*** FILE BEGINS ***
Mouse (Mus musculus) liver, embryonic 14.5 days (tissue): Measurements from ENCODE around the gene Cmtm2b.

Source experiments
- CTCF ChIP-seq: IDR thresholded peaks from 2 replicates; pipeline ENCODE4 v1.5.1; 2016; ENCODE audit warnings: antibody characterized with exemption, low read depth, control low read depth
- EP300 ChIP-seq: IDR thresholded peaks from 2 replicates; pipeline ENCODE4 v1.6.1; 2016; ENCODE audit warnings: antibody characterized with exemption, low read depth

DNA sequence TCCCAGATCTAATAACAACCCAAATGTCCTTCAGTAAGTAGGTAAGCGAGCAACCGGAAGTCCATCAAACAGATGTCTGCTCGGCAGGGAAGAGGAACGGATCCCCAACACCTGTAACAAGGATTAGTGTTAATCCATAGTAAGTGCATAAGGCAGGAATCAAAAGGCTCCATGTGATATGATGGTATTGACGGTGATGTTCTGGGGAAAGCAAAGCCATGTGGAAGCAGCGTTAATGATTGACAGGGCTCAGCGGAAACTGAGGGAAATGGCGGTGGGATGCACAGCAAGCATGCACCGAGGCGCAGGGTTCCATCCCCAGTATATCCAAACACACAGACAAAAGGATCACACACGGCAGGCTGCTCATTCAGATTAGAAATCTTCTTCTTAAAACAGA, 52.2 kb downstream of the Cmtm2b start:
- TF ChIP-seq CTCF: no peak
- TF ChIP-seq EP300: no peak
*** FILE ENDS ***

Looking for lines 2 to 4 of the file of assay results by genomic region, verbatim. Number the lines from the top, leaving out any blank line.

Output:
Source experiments
- CTCF ChIP-seq: IDR thresholded peaks from 2 replicates; pipeline ENCODE4 v1.5.1; 2016; ENCODE audit warnings: antibody characterized with exemption, low read depth, control low read depth
- EP300 ChIP-seq: IDR thresholded peaks from 2 replicates; pipeline ENCODE4 v1.6.1; 2016; ENCODE audit warnings: antibody characterized with exemption, low read depth